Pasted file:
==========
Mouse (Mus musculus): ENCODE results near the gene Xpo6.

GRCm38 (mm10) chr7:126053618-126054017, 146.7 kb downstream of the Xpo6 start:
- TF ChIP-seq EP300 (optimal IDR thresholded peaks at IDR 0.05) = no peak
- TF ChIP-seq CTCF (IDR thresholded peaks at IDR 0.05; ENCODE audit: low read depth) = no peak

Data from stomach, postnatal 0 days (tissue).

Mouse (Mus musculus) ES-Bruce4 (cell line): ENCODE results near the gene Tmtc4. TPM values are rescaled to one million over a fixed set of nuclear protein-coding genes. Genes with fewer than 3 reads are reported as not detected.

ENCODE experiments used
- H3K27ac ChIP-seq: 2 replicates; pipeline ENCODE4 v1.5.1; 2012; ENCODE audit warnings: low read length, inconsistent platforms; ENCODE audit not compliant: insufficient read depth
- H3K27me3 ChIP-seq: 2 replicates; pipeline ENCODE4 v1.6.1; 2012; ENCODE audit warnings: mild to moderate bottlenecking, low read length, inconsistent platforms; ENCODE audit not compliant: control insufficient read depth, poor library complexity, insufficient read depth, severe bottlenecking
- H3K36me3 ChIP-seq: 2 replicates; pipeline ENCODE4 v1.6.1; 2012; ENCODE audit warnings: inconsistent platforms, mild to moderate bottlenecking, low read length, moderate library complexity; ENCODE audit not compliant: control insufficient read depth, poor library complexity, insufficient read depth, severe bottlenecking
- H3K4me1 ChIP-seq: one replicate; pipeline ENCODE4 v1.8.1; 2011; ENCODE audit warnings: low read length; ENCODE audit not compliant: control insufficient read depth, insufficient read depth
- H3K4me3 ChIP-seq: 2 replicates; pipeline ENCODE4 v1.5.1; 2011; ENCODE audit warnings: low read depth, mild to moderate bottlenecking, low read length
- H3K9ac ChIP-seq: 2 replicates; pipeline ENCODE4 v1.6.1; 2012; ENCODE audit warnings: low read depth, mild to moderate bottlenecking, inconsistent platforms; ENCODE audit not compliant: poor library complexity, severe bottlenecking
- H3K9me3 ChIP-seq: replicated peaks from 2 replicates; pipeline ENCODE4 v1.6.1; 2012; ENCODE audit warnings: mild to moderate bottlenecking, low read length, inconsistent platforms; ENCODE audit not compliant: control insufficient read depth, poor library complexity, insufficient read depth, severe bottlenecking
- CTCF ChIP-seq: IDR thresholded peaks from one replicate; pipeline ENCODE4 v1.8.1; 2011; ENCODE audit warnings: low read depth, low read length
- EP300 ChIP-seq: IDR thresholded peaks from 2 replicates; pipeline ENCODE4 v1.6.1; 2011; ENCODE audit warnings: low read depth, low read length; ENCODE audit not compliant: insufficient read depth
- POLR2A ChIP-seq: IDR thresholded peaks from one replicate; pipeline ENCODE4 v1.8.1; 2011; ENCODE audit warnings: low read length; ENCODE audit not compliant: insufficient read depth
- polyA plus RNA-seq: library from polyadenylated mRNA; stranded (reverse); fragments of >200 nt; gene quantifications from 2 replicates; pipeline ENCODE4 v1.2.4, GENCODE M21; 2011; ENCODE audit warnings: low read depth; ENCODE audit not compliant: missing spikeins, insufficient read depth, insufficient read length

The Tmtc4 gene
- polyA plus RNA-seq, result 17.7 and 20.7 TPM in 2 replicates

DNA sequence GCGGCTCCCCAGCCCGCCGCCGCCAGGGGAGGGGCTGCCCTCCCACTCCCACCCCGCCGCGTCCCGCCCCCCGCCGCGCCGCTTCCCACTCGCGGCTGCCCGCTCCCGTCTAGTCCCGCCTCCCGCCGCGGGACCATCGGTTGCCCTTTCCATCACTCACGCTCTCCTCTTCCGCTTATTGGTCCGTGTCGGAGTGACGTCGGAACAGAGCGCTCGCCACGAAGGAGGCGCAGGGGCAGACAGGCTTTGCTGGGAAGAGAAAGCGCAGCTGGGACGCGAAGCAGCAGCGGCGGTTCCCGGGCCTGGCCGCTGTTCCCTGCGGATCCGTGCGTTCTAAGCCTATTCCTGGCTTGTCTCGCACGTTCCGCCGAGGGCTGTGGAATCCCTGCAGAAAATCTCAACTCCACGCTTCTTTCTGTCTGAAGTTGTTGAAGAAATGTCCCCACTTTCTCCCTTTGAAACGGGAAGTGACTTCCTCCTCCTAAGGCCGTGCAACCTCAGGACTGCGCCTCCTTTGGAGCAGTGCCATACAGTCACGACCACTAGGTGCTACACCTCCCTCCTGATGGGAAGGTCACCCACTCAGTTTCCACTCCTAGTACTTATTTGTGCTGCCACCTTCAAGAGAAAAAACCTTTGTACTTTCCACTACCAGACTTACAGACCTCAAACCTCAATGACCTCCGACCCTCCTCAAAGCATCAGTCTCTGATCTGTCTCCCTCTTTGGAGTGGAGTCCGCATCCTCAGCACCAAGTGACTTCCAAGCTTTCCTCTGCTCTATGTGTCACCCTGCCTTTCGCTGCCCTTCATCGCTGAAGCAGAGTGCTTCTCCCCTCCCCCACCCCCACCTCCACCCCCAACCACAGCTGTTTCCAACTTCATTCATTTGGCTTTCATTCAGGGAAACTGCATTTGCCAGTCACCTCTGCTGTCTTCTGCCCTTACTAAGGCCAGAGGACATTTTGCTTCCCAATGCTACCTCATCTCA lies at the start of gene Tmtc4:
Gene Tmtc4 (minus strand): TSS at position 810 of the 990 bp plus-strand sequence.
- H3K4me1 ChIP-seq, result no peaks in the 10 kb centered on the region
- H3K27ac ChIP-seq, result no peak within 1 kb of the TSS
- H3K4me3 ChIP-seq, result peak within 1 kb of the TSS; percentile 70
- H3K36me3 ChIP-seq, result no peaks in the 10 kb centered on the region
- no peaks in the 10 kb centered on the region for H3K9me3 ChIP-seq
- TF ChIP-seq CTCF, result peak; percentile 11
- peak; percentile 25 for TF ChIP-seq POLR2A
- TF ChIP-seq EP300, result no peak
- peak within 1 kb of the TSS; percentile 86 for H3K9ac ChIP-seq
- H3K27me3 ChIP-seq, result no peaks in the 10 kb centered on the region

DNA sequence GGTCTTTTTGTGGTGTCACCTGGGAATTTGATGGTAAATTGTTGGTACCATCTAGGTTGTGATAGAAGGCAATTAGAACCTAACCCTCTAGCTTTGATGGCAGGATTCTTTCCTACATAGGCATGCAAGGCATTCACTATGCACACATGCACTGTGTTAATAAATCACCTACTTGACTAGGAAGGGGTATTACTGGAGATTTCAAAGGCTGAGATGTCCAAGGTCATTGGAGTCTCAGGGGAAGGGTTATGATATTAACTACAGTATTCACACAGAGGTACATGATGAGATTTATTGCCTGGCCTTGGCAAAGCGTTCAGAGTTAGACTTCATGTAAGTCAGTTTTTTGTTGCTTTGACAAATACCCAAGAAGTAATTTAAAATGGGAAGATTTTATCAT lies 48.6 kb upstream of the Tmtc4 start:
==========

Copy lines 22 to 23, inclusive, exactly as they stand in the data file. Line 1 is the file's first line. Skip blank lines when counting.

Gene Tmtc4 (minus strand): TSS at position 810 of the 990 bp plus-strand sequence.
- H3K4me1 ChIP-seq, result no peaks in the 10 kb centered on the region